She works in a country that she has held an endless fascination for — so much so that she mastered Hindi, the predominant language in a country with 22 major languages, and even taught it in Wisconsin during a summer program.
“I just wanted to experience a place both geographically and culturally very far from my own home. That transformative experience solidified my interest in global health and sparked my desire to return to the region,” Dickson told the Flinn Foundation last year, adding:
“I never cease to be amazed by India’s diversity…India and its people are full of paradoxes and juxtapositions I find endlessly fascinating. This complexity invigorates me and draws me to learn more through my travels.”
Despite the familiarity she gained from her early visits to India, she said “it was a struggle to adapt to the fast pace of life in Mumbai at first.”
“Working as an independent researcher presents its own challenges,” she added. “You have to be very proactive to find opportunities for collaboration, and you have to be patient enough to navigate the challenges that arise from doing so in a new country.
“However, as soon as I started working on this project, I made the best of friends with my colleagues. My social support network here has been the most important factor in helping me both in my work and happiness.
“I’ve had a huge confidence boost since working here, and with that I am truly happy and fulfilled living here. I love the endless opportunities that present themselves in India.”
Later this year, Dickson will begin working on her masters degree while still working with Yuvaa.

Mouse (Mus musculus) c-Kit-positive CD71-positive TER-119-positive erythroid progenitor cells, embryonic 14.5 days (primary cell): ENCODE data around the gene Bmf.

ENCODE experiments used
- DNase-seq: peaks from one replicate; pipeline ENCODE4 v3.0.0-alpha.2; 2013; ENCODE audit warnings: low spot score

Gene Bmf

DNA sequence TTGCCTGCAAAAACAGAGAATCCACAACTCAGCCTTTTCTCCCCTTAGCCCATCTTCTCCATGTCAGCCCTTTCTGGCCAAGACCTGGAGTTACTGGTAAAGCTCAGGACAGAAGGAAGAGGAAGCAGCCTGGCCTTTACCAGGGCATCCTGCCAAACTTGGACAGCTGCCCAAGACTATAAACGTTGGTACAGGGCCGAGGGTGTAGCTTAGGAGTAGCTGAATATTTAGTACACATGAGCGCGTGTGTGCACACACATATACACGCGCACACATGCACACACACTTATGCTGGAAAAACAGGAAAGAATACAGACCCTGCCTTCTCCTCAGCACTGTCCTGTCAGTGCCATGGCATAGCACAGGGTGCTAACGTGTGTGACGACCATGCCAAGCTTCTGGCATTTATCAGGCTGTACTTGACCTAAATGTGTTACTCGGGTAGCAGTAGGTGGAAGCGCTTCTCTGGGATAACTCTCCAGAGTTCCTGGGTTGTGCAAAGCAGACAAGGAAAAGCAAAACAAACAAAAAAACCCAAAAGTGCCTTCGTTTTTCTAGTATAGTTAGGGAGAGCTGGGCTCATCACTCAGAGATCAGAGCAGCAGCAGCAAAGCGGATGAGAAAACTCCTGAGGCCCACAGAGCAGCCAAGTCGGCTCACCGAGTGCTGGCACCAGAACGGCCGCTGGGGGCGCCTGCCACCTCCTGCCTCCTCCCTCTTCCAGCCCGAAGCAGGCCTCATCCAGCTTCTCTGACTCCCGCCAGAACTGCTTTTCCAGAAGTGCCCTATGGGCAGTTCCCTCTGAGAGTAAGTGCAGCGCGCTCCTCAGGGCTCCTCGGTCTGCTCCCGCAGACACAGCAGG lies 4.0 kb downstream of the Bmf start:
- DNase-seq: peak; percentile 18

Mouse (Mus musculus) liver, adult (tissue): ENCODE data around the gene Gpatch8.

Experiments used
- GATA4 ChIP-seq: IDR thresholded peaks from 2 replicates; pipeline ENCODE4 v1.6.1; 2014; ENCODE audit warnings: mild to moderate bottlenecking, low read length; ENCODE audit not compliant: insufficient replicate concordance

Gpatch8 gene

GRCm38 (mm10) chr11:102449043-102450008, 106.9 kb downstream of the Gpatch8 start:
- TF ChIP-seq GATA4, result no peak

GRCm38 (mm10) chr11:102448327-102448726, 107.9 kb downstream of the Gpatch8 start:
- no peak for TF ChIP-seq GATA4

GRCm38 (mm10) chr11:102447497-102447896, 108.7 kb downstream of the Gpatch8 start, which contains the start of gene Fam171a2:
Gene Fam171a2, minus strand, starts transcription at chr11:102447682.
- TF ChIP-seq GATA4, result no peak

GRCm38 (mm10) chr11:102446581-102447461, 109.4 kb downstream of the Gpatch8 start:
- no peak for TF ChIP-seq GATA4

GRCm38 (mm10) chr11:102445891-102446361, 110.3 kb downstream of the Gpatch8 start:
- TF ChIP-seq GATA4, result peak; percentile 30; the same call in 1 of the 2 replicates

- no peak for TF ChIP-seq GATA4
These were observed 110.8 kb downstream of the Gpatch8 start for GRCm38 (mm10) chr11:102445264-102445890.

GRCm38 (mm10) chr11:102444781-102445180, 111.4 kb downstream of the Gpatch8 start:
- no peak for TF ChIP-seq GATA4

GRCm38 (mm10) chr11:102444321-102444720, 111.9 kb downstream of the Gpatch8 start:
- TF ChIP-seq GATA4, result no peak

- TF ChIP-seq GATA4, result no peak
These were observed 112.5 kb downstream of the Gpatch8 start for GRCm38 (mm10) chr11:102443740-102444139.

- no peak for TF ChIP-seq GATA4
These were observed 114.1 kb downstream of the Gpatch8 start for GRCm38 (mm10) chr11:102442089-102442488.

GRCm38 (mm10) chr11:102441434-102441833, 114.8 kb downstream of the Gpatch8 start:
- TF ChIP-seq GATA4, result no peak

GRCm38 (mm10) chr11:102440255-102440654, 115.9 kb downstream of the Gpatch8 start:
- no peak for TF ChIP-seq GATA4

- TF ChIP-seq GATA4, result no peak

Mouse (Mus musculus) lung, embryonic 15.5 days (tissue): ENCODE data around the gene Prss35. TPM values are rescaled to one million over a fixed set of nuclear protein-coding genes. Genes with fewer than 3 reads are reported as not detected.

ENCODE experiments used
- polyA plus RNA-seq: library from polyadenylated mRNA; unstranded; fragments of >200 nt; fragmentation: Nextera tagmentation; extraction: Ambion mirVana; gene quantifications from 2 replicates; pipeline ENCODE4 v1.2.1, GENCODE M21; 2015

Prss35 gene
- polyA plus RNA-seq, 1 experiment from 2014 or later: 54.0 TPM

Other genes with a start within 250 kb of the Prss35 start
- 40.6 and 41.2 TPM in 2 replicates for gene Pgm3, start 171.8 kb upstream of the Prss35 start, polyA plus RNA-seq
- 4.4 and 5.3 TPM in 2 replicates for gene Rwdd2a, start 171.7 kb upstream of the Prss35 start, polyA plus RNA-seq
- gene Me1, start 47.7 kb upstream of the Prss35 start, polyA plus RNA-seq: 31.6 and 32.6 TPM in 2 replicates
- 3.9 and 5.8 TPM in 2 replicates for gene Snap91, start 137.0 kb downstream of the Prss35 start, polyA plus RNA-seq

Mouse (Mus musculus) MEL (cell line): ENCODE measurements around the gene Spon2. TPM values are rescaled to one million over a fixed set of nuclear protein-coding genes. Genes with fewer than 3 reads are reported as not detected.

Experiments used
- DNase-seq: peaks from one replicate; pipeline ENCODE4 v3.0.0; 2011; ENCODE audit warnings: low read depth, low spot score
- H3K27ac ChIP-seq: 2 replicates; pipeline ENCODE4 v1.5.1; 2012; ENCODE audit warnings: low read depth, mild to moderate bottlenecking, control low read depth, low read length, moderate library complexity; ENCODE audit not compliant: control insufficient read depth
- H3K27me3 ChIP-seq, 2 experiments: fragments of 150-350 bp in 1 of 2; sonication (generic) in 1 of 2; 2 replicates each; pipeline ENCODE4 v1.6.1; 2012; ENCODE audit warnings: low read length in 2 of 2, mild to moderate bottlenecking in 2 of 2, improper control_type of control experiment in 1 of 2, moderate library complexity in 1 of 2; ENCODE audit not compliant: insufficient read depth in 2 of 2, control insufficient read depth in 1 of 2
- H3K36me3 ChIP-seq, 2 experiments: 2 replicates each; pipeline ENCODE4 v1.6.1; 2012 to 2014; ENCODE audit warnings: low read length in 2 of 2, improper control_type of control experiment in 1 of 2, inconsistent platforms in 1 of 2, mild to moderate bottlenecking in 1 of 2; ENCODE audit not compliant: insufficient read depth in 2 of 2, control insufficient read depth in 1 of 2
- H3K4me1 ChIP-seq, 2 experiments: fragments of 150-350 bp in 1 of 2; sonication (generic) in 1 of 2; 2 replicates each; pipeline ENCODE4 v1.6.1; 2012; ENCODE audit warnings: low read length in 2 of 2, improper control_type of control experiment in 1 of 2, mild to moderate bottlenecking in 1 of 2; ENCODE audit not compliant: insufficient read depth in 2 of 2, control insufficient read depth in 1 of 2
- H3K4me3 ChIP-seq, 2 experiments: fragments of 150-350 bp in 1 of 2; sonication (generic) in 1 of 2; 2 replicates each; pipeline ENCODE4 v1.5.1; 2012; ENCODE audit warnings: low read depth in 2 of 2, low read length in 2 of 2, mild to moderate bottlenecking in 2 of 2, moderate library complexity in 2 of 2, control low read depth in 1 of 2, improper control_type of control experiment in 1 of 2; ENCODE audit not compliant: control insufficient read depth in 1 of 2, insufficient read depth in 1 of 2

Her long-term career goal is to work with the United Nations, utilizing the experience she is gaining in media, particularly digital, “to promote human rights and a sustainable development agenda.”
“I never had envisioned working in the media field,” she added. “But now I am really interested in studying both how current media shapes development, and how socially conscious media can be utilized to drive social change.”
“I find it really enriching to be pursuing a career that combines my proclivities for public health and policy with both my international interests and my creative side.”
She said her work so far “has already exposed me to a lifetime worth of insight and perspectives that I will carry with me throughout my career.”
“All large-scale policy efforts should be rooted in research and reflective of on-ground realities,” she added. “I’ve now encountered literally hundreds of stories and perspectives that will shape my work and make sure it best serves the needs of young people.”
Her documentary will eventually be aired on YouTube because she wants the widest possible exposure for the hundreds of eye-opening and heart-rending tales she has recorded.
“A lot of people criticize Gen Z as being self-absorbed or disconnected, thanks to the role of technology in their lives,” she said.
“However, from listening and analyzing hundreds of their stories, we can see that the exact opposite is true. The most common theme by far was family, and the driving hope was a desire for connection. Everyone just wants to be understood and to be better understood by others.”
She also has discovered “the power of storytelling in and of itself.”
“No matter the topics they were speaking about, whether mental health or societal issues, students were visibly transformed by the opportunity to safely express themselves,” she said.
“I think a project like this has the potential to create a huge butterfly effect.”